The declining use of cash and rising digitization are prompting many central banks to provide their customers with digital alternatives. Central bank digital currencies (CBDCs) are one of the main solutions on offer. The currency is backed by the issuer in the same way as banknotes and coins.

Besides local payments, CBDCs may also be useful for international banking, but there isn’t much research into this use case as yet. According to Fabio Panetta, Executive Board member of the European Central Bank (ECB), “Depending on its design, a central bank digital currency may support the use of a currency in cross-border payments.” However, it’s the fundamentals, such as economic policy and market depth, that are the most important factors, he added.

Several countries are experimenting with CBDCs. Some projects are ready while others are still in the testing or discussion phase. Here are some recent examples of CBDC initiatives:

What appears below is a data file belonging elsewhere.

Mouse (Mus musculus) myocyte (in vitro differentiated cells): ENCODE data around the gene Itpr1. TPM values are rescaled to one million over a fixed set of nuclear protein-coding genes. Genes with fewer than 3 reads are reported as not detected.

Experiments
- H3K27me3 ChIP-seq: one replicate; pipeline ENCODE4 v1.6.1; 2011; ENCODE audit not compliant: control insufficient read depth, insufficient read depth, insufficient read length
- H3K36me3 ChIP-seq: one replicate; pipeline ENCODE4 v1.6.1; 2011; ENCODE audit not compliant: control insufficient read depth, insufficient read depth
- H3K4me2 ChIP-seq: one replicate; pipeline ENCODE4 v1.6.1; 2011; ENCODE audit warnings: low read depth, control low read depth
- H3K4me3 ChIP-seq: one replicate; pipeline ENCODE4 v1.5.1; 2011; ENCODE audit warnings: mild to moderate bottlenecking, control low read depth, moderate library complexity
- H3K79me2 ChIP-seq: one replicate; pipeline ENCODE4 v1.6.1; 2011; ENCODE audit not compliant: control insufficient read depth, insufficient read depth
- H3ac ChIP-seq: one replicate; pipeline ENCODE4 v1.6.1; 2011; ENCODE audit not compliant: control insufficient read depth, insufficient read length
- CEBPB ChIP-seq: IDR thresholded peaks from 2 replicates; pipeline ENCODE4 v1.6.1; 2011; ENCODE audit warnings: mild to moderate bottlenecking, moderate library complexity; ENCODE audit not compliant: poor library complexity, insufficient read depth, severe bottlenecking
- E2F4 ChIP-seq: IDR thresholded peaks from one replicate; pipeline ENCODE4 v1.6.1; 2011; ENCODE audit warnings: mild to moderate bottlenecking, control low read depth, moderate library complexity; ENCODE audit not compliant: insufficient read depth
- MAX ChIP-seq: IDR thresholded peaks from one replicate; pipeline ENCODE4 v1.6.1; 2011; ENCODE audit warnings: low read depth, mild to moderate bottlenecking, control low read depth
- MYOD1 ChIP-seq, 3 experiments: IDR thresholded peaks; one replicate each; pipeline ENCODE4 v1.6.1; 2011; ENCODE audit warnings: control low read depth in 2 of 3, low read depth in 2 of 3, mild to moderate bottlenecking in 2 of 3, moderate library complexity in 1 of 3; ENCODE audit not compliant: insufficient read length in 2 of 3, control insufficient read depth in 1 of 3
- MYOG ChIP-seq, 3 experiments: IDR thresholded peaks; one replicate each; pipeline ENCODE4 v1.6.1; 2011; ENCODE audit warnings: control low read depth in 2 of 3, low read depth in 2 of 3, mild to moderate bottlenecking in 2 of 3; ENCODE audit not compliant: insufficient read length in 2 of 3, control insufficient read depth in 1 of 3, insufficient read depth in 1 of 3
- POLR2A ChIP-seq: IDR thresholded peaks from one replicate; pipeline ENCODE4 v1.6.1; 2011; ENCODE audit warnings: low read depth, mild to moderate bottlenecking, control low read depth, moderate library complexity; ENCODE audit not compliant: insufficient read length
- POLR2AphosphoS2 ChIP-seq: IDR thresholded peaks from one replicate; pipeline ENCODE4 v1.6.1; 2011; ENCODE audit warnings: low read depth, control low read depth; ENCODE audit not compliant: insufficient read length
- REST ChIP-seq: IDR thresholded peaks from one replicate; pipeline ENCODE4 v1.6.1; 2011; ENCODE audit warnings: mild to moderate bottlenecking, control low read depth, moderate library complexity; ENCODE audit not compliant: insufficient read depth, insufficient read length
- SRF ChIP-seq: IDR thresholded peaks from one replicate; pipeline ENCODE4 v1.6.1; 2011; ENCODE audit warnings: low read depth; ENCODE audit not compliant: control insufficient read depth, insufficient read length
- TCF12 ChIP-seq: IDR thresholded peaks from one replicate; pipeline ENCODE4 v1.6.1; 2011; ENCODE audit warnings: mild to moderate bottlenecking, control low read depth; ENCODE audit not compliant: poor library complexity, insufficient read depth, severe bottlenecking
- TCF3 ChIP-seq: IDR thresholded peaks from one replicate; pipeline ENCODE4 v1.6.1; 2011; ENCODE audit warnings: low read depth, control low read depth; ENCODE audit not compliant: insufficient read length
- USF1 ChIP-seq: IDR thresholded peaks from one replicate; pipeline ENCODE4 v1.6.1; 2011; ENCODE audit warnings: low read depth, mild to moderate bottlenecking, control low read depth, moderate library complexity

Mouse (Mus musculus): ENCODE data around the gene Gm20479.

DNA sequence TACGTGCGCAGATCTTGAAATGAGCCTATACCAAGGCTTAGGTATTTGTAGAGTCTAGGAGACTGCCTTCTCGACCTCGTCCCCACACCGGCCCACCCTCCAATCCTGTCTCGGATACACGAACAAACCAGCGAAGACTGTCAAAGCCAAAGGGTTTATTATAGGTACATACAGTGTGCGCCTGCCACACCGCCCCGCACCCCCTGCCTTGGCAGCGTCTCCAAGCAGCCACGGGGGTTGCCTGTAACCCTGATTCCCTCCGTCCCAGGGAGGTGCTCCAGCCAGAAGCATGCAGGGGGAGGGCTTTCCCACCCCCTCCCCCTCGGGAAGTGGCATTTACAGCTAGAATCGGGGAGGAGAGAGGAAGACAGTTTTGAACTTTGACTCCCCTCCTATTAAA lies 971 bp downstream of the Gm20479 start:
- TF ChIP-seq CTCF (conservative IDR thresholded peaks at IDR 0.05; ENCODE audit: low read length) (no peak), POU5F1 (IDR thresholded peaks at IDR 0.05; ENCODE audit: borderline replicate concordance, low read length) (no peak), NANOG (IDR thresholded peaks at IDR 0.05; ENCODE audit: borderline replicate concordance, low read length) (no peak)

The Digital Yuan
China is leading the way in digital currency development. Since 2014, the people’s Bank of China PBOC has been developing the digital yuan (officially called the Digital Currency Electronic Payment (DCEP)).

The digital yuan has the status of legal tender in China. The CBDC is expected to provide competition to local mobile payment leaders such as WeChat and AliPay, because, unlike these payment solutions, there is no service fee and no edge for competitors in terms of transaction speed.

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